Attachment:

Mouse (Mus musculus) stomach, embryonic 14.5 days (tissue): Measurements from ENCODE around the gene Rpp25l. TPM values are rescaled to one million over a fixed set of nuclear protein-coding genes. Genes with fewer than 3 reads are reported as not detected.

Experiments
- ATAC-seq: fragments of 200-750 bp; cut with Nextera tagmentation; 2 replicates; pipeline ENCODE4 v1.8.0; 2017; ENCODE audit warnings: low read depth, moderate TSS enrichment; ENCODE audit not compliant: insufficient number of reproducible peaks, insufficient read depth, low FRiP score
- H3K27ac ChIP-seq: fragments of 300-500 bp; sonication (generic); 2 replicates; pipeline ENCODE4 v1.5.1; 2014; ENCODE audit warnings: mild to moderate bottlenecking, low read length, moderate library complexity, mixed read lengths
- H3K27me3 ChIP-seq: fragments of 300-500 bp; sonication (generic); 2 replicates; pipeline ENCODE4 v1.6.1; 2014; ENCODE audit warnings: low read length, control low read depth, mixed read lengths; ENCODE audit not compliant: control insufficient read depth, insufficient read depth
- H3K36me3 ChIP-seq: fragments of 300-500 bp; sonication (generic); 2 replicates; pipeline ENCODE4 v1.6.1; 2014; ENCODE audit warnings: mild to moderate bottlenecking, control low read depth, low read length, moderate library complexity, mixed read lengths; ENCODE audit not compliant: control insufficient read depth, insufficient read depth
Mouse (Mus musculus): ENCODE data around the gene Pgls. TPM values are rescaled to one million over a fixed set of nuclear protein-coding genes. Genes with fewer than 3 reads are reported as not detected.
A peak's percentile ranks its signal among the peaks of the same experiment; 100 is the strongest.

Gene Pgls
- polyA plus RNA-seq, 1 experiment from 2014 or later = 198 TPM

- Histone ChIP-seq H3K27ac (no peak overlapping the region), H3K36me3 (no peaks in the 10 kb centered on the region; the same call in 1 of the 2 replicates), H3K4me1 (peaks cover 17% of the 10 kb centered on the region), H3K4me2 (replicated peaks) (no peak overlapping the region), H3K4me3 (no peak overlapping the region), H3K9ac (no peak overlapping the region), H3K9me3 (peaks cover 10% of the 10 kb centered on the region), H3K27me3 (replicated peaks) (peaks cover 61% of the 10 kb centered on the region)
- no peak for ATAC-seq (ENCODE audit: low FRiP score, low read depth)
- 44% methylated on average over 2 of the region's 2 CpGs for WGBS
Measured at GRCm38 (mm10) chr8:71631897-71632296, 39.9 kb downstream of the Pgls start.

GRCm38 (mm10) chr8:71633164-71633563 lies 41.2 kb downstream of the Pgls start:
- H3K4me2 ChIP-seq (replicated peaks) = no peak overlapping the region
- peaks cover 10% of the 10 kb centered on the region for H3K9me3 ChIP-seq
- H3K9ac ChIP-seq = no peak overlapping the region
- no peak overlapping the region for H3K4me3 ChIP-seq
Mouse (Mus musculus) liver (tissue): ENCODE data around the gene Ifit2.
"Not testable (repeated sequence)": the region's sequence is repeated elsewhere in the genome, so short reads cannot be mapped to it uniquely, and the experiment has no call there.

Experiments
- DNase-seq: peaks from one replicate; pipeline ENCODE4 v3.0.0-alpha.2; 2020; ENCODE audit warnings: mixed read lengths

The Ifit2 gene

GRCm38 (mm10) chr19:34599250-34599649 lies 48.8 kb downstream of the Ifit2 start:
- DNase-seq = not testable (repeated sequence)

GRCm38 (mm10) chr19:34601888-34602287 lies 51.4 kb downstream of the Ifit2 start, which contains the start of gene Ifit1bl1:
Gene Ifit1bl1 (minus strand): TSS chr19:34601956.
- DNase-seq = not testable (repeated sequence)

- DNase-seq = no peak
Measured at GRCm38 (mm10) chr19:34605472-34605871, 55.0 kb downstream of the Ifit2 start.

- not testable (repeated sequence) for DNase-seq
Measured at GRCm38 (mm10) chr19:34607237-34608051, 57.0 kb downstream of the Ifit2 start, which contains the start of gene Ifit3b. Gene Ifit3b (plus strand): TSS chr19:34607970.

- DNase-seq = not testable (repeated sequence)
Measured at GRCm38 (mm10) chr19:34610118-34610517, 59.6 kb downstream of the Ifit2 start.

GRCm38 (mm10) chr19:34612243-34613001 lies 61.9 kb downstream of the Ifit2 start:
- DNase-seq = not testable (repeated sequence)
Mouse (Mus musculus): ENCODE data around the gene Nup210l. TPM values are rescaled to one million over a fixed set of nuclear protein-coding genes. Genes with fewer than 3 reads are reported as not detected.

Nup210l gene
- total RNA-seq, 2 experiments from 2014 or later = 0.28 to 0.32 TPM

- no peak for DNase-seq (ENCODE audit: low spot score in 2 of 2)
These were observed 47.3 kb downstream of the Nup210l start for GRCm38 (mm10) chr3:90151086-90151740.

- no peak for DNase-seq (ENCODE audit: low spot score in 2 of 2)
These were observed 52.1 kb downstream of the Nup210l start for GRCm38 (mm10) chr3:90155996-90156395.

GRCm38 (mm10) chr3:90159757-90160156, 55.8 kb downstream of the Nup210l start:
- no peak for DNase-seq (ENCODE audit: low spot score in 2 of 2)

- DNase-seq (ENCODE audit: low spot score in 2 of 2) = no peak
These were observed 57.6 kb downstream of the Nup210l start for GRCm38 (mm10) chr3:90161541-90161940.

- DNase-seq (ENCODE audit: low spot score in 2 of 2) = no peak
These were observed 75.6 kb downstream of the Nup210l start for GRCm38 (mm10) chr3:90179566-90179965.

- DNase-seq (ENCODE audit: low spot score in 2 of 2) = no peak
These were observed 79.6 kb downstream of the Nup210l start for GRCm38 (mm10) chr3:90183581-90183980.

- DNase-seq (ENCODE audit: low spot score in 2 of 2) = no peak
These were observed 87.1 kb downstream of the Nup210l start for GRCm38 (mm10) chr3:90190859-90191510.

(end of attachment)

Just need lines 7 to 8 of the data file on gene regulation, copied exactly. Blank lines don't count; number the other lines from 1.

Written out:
Mouse (Mus musculus): ENCODE data around the gene Pgls. TPM values are rescaled to one million over a fixed set of nuclear protein-coding genes. Genes with fewer than 3 reads are reported as not detected.
A peak's percentile ranks its signal among the peaks of the same experiment; 100 is the strongest.